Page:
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Combatting mould

In the March/April edition of The Brewer’s Journal, Graham James OBE, outlines why it is key to actively combat the growth of bacteria, mould and yeasts in the brewery ecosystem.

The challenge of maintaining hygienic conditions is brought about by the very nature of brewing processes, often exacerbated by the age of brewery buildings. Whilst there are many ultra-modern purpose-built facilities around the globe, there are also numerous craft and traditional breweries that have grown organically over many decades, or even centuries. This inevitably results in a multiplicity of maintenance issues demanding careful attention if today’s hygiene standards are to be met.

Taking a step back, when considering mould growth in general, as you might find in a bathroom, for example, the natural assumption is that it is present because of warmth and dampness. Certainly these are contributory factors, but a food source is also required for the colony to be viable. It is not widely appreciated that a normal polymeric paint provides a rich source of nutrient for microbes. Without special additives chemically bound onto the polymer backbone to provide in-built protection for the film, a regular paint provides a nutritious host environment.

In a brewery, the conducive nature of the atmosphere is further enhanced with the free availability of yeast, an essential ingredient in many brewing processes. Most forms of yeast, a single cell fungus, will re-produce asexually through mitosis, the most common form of which is known as ‘budding’.  In essence, this allows the rapid formation of large colonies as the fungi asymmetrically divide for as long as the environment remains hospitable.

In older buildings, facility managers face the added complication of numerous crevices and other areas where mould spores can lodge and begin to propagate. The importance of providing a smooth and uninterrupted substrate is not to be underestimated when considering an upgrade in overall hygiene standards. Specialist manufacturers will provide complementary re-profiling compounds to give a complete system approach.

Finding the Right Hygiene Coating

When it comes to specialist surface coatings, it is vital to seek out innovations in technology. By utilising the latest available chemistry, formulators can ensure that the coating film itself is inherently protected from attack by moulds and fungi. This is achieved by surface contact at the molecular level by interfering with the enzymatic reproduction process. In an atmosphere laden with spores constantly circulating, if the right technology is specified, surface contact with coated walls and ceilings is all that is necessary to neutralise spores and prevent them from being able to colonise.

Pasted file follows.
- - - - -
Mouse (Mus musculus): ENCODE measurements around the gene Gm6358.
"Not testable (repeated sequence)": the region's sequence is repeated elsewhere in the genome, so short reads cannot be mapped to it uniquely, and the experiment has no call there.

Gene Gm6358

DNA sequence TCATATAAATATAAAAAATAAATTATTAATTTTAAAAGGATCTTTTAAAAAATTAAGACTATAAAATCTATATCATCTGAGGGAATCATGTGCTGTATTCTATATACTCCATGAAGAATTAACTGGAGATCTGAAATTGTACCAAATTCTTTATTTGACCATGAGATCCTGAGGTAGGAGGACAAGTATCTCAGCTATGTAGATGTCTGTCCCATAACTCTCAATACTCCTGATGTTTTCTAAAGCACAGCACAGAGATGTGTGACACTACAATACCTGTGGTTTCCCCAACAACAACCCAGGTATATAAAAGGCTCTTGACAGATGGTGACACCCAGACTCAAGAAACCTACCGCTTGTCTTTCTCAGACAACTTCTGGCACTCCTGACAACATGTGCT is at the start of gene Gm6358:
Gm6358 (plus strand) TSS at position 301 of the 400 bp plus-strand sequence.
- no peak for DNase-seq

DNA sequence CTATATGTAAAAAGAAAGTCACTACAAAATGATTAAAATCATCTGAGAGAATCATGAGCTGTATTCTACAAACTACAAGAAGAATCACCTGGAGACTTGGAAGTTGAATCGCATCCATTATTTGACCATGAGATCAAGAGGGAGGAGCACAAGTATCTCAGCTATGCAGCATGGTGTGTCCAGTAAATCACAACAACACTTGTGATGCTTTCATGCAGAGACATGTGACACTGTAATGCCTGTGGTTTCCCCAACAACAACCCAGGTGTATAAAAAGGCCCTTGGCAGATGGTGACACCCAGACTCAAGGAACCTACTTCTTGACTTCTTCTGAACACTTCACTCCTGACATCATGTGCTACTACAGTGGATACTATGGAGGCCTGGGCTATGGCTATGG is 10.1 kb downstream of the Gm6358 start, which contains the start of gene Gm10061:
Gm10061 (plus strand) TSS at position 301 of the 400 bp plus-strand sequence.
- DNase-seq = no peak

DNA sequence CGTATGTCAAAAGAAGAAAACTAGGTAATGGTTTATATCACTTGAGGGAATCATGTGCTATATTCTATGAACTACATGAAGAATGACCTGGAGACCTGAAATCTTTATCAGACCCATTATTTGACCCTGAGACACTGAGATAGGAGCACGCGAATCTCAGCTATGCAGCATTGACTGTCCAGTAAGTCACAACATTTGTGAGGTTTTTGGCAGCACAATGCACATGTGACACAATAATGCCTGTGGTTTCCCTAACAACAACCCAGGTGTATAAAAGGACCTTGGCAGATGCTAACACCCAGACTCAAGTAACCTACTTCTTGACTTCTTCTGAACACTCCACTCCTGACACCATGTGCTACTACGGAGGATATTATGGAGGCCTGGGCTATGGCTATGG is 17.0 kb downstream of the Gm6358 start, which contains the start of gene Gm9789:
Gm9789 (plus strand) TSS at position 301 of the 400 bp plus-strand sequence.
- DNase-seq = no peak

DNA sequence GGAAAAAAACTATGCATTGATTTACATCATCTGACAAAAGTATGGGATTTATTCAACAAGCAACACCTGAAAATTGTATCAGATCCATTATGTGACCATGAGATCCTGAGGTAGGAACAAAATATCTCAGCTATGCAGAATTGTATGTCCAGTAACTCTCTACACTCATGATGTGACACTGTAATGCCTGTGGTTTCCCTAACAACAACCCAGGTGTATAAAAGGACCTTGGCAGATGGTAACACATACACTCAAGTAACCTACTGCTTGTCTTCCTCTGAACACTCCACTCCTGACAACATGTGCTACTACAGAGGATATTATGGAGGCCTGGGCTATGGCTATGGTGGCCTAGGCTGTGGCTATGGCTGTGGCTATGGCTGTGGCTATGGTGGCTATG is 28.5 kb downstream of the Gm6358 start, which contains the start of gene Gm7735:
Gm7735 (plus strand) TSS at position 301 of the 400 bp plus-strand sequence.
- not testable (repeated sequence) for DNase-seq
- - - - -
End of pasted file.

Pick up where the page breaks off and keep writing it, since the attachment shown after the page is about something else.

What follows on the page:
Even a high quality hygiene coating should not be treated as a substitute for regular cleaning to prevent the build-up on nutrient films on the surface. In this respect, it is important that the coating should act as a true membrane to prevent water penetration from washing cycles whilst also allowing substrate moisture to escape to atmosphere without causing rupture. As the ability to maintain the integrity of the film is critical, an elastomeric capacity is another key requirement to bridge minor hairline cracks and accommodate thermal movement.

Waterborne Technology

There are high performance hygiene coatings available which are designed for use in the most demanding service conditions. One example is Biodex HB, a highly elastomeric, high build, waterborne hygiene coating which is inherently tough but remains permanently flexible. Biodex HB is ideal for use in breweries as it can withstand sustained exposure to extremely cold conditions without cracking or embrittling, whilst also being able to withstand high humidity and hot temperatures from steam cleaning.

One recent project we carried out was at the Budweiser Budvar Brewery. A hygienic coating was required for application to the internal walls and ceilings in three areas of the brewery, comprising both new construction and refurbishment. The coating needed to be able to withstand extreme conditions such as high humidity and permanent washing down, as well as being able to combat mould growth from the presence of migrant yeasts and sugar particles present in the atmosphere during the brewing process. It was also important that the chosen coating was water-based to ensure that no hazardous solvents or heavy odour were released during the application.

Biodex Wash, a powerful hygienic surface treatment, was first used to kill active micro-organisms before Bond-Prime was applied in areas where it was necessary to seal the surface. Biodex HB, a waterborne, anti-microbial coating, was subsequently applied to the internal walls and ceilings due to its ability to actively combat the growth of bacteria, mould and yeasts. Formulated using state-of-the-art silver ion technology combined with the latest generation biocide technology, it incorporates active in-film anti-microbial protection, allowing for the ultra-slow controlled release of active ingredients into the coating film throughout its long life span.

Biodex HB’s waterborne nature was a important consideration for this application, as the coating is low odour, non-tainting and non-hazardous with ultra low volatile organic content (VOC), so there was no threat of contamination from solvents or strong odour. Rapidly and easily applied by brush, roller or airless spray, Biodex HB was able to flow around pipework and other protrusions, providing a seamless finish with no joints or irregularities in which bacteria could otherwise thrive.

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The Brewer's Journal March-April 2017

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